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Clay v. United Parcel Service, Inc.

United States District Court, Tenth Circuit

October 24, 2013



Sam A. Crow, U.S. District Senior Judge

This employment discrimination case comes before the Court on Defendant’s motion to dismiss Plaintiff’s amended complaint for failure to state a claim and for lack of jurisdiction. Plaintiff, acting pro so, opposes the motion.

I. Motion to Dismiss Standards

“The court's function on a Rule 12(b)(6) motion is not to weigh potential evidence that the parties might present at trial, but to assess whether the plaintiff's ... complaint alone is legally sufficient to state a claim for which relief may be granted.” Miller v. Glanz, 948 F.2d 1562, 1565 (10th Cir. 1991). The court accepts all well-pled factual allegations as true and views these allegations in the light most favorable to the nonmoving party. United States v. Smith, 561 F.3d 1090, 1098 (10th Cir. 2009), cert. denied, 130 S.Ct. 1142 (2010). The court, however, is not under a duty to accept legal conclusions as true. Ashcroft v. Iqbal, 556 U.S. 662, 129 S.Ct. 1937, 1949, 173 L.Ed.2d 868, 884 (2009). “Thus, mere ‘labels and conclusions' and ‘formulaic recitation of the elements of a cause of action’ will not suffice.” Khalik v. United Air Lines, 671 F.3d 1188, 2012 WL 364058, at *2 (10th Cir. Feb. 6, 2012) (quoting Bell Atlantic Corp. v. Twombly, 550 U.S. 544, 555 (2007)).

The Supreme Court recently clarified the requirement of facial plausibility:

To survive a motion to dismiss, a complaint must contain sufficient factual matter, accepted as true, to “state a claim for relief that is plausible on its face.” Id. [Bell Atl. Corp. v. Twombly, 550 U.S. 544, 570 (2007)) at 570. A claim has facial plausibility when the plaintiff pleads factual content that allows the court to draw the reasonable inference that the Defendant is liable for the misconduct alleged. Id. at 556. The plausibility standard is not akin to a “probability requirement, ” but it asks for more than a sheer possibility that a Defendant has acted unlawfully. Id. Where a complaint pleads facts that are “merely consistent with” a Defendant's liability, it “stops short of the line between possibility and plausibility of ‘entitlement to relief.’“ Id. at 557.

Iqbal, 129 S.Ct. at 1949. “Threadbare recitals of the elements of a cause of action, supported by mere conclusory statements, do not suffice.” Id.

“[C]ourts should look to the specific allegations in the complaint to determine whether they plausibly support a legal claim for relief.” Alvarado v. KOB–TV, L.L.C., 493 F.3d 1210, 1215 n. 2 (10th Cir. 2007). “While the 12(b)(6) standard does not require that Plaintiff establish a prima facie case in [his] complaint, the elements of each alleged cause of action help to determine whether Plaintiff has set forth a plausible claim.” Khalik, 2012 WL 364058, at *3 (citations omitted).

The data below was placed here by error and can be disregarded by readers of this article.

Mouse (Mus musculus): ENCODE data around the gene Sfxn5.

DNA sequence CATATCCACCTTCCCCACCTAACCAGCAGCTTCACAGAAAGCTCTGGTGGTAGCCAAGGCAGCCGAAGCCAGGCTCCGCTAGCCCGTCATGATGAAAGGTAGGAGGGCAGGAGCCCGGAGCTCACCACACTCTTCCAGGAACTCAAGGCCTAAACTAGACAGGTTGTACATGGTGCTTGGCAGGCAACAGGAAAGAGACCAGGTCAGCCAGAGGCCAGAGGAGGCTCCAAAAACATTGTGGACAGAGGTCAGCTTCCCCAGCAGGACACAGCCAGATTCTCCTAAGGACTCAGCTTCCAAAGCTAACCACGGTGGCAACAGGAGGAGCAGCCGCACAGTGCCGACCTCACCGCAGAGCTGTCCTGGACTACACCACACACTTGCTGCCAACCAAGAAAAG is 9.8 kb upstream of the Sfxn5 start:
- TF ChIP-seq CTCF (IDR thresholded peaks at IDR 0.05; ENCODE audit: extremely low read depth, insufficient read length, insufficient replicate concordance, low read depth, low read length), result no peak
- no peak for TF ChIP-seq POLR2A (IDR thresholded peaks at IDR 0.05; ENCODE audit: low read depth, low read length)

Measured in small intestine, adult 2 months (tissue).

A court liberally construes a pro se complaint and applies “less stringent standards than formal pleadings drafted by lawyers.” Erickson v. Pardus, 551 U.S. 89, 94 (2007). Nonetheless, a pro se litigant's “conclusory allegations without supporting factual averments are insufficient to state a claim upon which relief can be based.” Hall v. Bellmon, 935 F.2d 1106, 1110 (10th Cir. 1991). The court “will not supply additional factual allegations to round out a plaintiff's complaint or construct a legal theory on a plaintiff's behalf.” Whitney v. New Mexico, 113 F.3d 1170, 1173–74 (10th Cir. 1997).

Matters Outside the Pleading

In evaluating a Rule 12(b)(6) motion to dismiss, the court is limited to assessing the legal sufficiency of the allegations contained within the four corners of the complaint. Archuleta v. Wagner, 523 F.3d 1278, 1281 (10th Cir. 2008). But in considering the complaint in its entirety, the Court also examines documents “incorporated into the complaint by reference, ” Tellabs, Inc. v. Makor Issues & Rights, Ltd., 551 U.S. 308, 322 (2007), and documents attached to the complaint, Rosenfield v. HSBC Bank, USA, 681 F.3d 1172, 1189 (10th Cir. 2012) (quotations and citations omitted). Plaintiff has attached a number of documents to his Amended Complaint, including his original complaint, grievance forms, his EEOC charge and notice of right to sue, and various notes. In deciding this motion, the Court considers all attachments to be part of the complaint. See Rosenfield, 681 F.3d at 1189.

II. Facts

Neither party has set forth a coherent chronology of the crucial events during Plaintiff’s employment which give rise to this case. Accordingly, the court merely offers a summary gleaned from the pleadings. Defendant initially hired Plaintiff in January of 2004 as a utility worker, and Plaintiff stayed in that position throughout his employment. Defendant discharged and reinstated Plaintiff one or more times before finally discharging Plaintiff on March 12, 2013 for the stated reason that he violated Defendant’s Workplace Violence policy. Defendant found that Plaintiff had a verbal altercation and threated a coworker in the employee parking lot on March 8, 2013, so discharged Plaintiff pursuant to Article 17(i) of Defendant’s Supplemental Agreement with the Central Region of Teamsters. That article generally prohibits Defendant from discharging an employee without first issuing a warning letter and providing a hearing, subject to certain enumerated exceptions and to subsection (i) - a catch-all exception for “other serious offenses.” The Court takes judicial notice[1] of the facts included in the following interpretation of 17(i) by Shawnee County Judge Hendricks, who examined it when Plaintiff sought unemployment benefits after Defendant discharged him in September of 2012 pursuant to that subsection.